‘Austerity’  2-8-0 works a freight over the Portsmouth Direct in 1944

The village of Rowland’s Castle, Hampshire lies 8 miles to the north of Portsmouth on the ‘Portsmouth Direct’ railway line which runs from London Waterloo down to Portsmouth. The railway line was built in 1859 and was electrified in 1937.

In 1944, at the height of the second world war, the station was chosen as one of the de-training stations for allied troops who camped in nearby forests in preparation for the D-Day landings in Normandy.  Troops would arrive from all parts of the country, de-train and travel in convoys of lorries into camp.   A 10 mile deep restricted civilian movement zone was enforced all along the south coast of England and the troop camps were sealed off.  Blackout restrictions applied and petrol and food rationing was at its height.

Amazingly the picture at the head of this post is not a photograph of the Southern Railway in wartime, but a photograph of the Rowlands Castle Model Railway. The model buildings are based on real buildings that existed in 1944 in the village and include the station, a chapel, 3 pubs and several cottages. The colouring of buildings and landscape is based on colour photos taken from a book of USA servicemens’ photo’s taken in 1944 which are probably the first colour pictures of Britain ever taken.

Thanks to the inspiration of Roye England’s Pendon the quality of railway modelling in England has improved by light years from the standards that were the norm in the 1950s and 60s. In those days a model railway was judged by the quality of the model locomotives wagons and coaches. The landscape and buildings very much took second place. Nowadays you can take it for granted that the quality of the rolling stock will be superb, the aim is to make the scenery that the railway runs through as realistic as possible.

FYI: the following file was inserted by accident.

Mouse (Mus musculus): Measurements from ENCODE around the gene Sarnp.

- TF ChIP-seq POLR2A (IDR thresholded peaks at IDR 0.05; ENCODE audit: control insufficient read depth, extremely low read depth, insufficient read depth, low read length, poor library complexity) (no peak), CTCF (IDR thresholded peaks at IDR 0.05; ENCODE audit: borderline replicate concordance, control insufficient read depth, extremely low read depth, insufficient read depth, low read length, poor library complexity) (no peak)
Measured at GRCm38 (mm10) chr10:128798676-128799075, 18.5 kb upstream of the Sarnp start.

Peter Goss’s Rowland’s Castle is very, very good. If you can get to the Trainswest model railway exhibition this weekend (16 and 17 May) in Melksham you can see Peter’s work yourself and also see 31 other model railway layouts. Highly recommended.


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3 Responses to “Trainwest”

  1. Gavin Whitelaw Says:

    I have MUCH earlier oringinal colour transparencies of Britian in my own collection than WW2. Some from as far back as 1913. Even Polish colour photographs are available from pre 1930 as Krakow museum has a large collection of Autochromes.

    • dyspozytor Says:

      Maybe you would like to share one or two such photographs with us and write a few words about your collection for BTWT?

  2. Phil Says:

    I was operating the other WW2 layouyt at Trainwest, Overlord. You can read about here:

    or skip to the photos here:

    and Rowlands Castle is a VERY nice layout.

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